The boundary between reality show and television game show can become blurred, particularly with modern producers increasingly dwelling on the personal stories of players even within a formulaic half hour programme. An interesting early excursion into science fiction game shows came with the BBC television series The Adventure Game (1980-1986), in which small groups of celebrities were filmed as they worked through a series of escape-room style logical challenges, with the “help” of a group of aliens from the planet Arg, before attempting to cross “the Vortex” in order to return to Earth. However in this case, the focus was very clearly on the game scenario, rather than the players and their life-histories.
The modern era of reality television probably began in 2000 with Big Brother - a programme in which a group of strangers were placed in an enclosed and camera-riddled house and monitored twenty-four hours a day. While the “housemates” were set challenges, these were merely a small element of the programme, which focused on the psychology and sociology of how they interacted and their personalities. Subsequent reality shows have ranged from those which follow characters through their nominally 'normal' every-day lives (e.g. The Kardashians, The Only Way is Essex) to those which focus on game challenges and how the players respond to these challenges or other ordeals (e.g. I’m a Celebrity, Get me out of Here or The Traitors).
The connection between reality television and modern game shows was explicitly articulated in the 2005 Doctor Who story “Bad Wolf”. Here the Ninth Doctor, Rose and Jack find themselves abducted from the TARDIS and thrown into the midst of futuristic interpretations of then-contemporary television game shows: The Weakest Link, What Not to Wear and Big Brother. In each, the consequences of losing the game were terminal, and each was broadcast live to an entertainment-starved, dystopian Earth. Players can indeed win money or other luxuries, but their participation is compulsory rather than voluntary. It proves that the state of the media in this case is actually the direct result of an earlier intervention of the Doctor. In removing an alien influence that had been distorting Earth’s broadcast news media a century before, the Doctor himself triggered an economic and political collapse, with subsequent high unemployment and social disintegration causing restlessness which the game shows were designed to appease. As well as satirising the then-new trend towards reality game voyeurism, this story cautions against removing information sources to leave a vacuum of ignorance, or throwing society into disorder without considering the possible consequences further down the line.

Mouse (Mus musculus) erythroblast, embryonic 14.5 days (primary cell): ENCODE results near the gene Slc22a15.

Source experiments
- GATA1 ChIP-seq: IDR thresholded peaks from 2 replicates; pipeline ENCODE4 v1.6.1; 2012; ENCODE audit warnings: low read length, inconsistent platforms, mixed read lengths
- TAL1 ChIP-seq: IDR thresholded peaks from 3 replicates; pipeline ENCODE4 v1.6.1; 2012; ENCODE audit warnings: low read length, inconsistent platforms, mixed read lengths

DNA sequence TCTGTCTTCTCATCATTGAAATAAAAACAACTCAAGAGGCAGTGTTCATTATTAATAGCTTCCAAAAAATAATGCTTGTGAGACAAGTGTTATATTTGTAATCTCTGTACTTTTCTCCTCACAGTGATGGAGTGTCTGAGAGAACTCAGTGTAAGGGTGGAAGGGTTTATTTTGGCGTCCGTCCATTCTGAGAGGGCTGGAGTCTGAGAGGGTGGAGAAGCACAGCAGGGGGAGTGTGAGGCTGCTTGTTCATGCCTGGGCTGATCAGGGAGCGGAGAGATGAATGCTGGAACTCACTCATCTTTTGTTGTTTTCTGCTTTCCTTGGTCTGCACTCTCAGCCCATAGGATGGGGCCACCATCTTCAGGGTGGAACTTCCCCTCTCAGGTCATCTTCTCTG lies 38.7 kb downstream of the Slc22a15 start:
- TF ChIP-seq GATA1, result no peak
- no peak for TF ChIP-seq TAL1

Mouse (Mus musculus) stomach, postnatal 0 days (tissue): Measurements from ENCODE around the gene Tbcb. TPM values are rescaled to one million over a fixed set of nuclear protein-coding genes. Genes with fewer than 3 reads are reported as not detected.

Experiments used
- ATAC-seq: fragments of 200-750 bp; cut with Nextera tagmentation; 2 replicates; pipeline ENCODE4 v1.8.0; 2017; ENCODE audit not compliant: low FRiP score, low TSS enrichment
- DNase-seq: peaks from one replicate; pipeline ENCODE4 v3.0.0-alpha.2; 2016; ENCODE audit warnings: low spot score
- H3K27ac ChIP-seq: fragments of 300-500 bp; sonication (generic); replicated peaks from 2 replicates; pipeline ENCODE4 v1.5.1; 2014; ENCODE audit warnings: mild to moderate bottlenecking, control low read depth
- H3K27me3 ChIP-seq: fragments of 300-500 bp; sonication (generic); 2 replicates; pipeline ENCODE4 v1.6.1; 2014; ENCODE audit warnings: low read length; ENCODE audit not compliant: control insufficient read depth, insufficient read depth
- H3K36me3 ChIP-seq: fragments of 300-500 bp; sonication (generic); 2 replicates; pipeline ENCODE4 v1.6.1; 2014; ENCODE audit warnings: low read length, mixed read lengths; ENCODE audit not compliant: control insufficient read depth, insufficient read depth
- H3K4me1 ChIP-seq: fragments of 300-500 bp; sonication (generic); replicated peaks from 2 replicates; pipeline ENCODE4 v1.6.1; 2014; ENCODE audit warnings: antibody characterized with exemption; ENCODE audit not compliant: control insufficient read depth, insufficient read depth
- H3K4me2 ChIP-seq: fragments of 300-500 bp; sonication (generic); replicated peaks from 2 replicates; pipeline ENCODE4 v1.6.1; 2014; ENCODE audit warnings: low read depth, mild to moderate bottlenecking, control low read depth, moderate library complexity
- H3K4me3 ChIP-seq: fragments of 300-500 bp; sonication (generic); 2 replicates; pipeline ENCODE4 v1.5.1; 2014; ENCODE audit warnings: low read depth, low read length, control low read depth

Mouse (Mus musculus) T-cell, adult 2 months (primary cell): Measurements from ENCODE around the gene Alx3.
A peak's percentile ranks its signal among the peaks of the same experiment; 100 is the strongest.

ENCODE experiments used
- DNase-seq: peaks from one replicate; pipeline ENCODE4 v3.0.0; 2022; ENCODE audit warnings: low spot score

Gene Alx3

In “Bad Wolf” lethal punishments are accomplished through robot or technological devices, making them clinical and bloodless affairs. However the true barbarity of a compulsory and lethal broadcast game has been explored in other science fiction dystopias. The 2000 Japanese feature film Battle Royale (dir. Fukasaku) described a government initiative to curb juvenile delinquency. In this fascistic alternative reality a school class is selected annually and abandoned on an island to fight to the death. While primarily a violent action thriller, the film comments both on youth violence and on the dangers of intergenerational conflict. While not explicitly designed as a reality show, the film inspired a number of imitators which strayed into the reality show genre, while English translations of the source manga (comic book) also suggested a reality show premise.
One science fiction franchise which has been widely described as inspired by Battle Royale and is certainly in the reality genre is The Hunger Games. In the original trilogy of novels published by Susanne Collins between 2008 and 2010, a dystopian and post-apocalyptic future America is divided into twelve (originally thirteen) Districts, each with a specialised economic role. In punishment for a past rebellion, young people in each district are entered into a compulsory lottery, with a boy and girl selected each year to represent their district in the titular Hunger Games - a televised combat to the death which is avidly watched by the entire population.